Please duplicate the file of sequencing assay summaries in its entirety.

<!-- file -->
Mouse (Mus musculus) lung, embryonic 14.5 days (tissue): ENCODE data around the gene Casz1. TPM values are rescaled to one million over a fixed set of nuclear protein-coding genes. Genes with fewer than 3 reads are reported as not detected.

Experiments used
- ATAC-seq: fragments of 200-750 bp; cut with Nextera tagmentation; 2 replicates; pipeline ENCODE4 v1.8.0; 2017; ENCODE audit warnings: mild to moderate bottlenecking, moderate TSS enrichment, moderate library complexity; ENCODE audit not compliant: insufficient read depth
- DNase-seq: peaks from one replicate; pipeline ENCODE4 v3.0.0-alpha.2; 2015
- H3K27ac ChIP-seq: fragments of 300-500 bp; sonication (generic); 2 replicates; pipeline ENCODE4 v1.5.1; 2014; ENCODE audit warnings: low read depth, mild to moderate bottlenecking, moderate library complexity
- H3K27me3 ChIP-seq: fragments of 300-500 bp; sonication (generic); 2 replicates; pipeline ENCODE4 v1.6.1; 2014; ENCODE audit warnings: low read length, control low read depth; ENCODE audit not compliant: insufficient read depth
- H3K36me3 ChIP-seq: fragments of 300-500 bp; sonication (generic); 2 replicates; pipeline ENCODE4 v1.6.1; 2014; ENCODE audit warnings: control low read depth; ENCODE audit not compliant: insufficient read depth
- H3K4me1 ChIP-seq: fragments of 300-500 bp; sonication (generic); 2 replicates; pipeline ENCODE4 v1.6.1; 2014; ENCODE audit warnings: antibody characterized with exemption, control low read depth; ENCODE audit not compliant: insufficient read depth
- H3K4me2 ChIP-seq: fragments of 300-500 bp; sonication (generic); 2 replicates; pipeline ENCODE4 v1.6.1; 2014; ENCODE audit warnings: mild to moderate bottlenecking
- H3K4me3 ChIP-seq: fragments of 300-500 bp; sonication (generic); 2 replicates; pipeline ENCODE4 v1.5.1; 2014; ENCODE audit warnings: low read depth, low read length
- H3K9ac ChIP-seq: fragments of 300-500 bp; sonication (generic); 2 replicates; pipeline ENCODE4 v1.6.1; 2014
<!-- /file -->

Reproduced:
Mouse (Mus musculus) lung, embryonic 14.5 days (tissue): ENCODE data around the gene Casz1. TPM values are rescaled to one million over a fixed set of nuclear protein-coding genes. Genes with fewer than 3 reads are reported as not detected.

Experiments used
- ATAC-seq: fragments of 200-750 bp; cut with Nextera tagmentation; 2 replicates; pipeline ENCODE4 v1.8.0; 2017; ENCODE audit warnings: mild to moderate bottlenecking, moderate TSS enrichment, moderate library complexity; ENCODE audit not compliant: insufficient read depth
- DNase-seq: peaks from one replicate; pipeline ENCODE4 v3.0.0-alpha.2; 2015
- H3K27ac ChIP-seq: fragments of 300-500 bp; sonication (generic); 2 replicates; pipeline ENCODE4 v1.5.1; 2014; ENCODE audit warnings: low read depth, mild to moderate bottlenecking, moderate library complexity
- H3K27me3 ChIP-seq: fragments of 300-500 bp; sonication (generic); 2 replicates; pipeline ENCODE4 v1.6.1; 2014; ENCODE audit warnings: low read length, control low read depth; ENCODE audit not compliant: insufficient read depth
- H3K36me3 ChIP-seq: fragments of 300-500 bp; sonication (generic); 2 replicates; pipeline ENCODE4 v1.6.1; 2014; ENCODE audit warnings: control low read depth; ENCODE audit not compliant: insufficient read depth
- H3K4me1 ChIP-seq: fragments of 300-500 bp; sonication (generic); 2 replicates; pipeline ENCODE4 v1.6.1; 2014; ENCODE audit warnings: antibody characterized with exemption, control low read depth; ENCODE audit not compliant: insufficient read depth
- H3K4me2 ChIP-seq: fragments of 300-500 bp; sonication (generic); 2 replicates; pipeline ENCODE4 v1.6.1; 2014; ENCODE audit warnings: mild to moderate bottlenecking
- H3K4me3 ChIP-seq: fragments of 300-500 bp; sonication (generic); 2 replicates; pipeline ENCODE4 v1.5.1; 2014; ENCODE audit warnings: low read depth, low read length
- H3K9ac ChIP-seq: fragments of 300-500 bp; sonication (generic); 2 replicates; pipeline ENCODE4 v1.6.1; 2014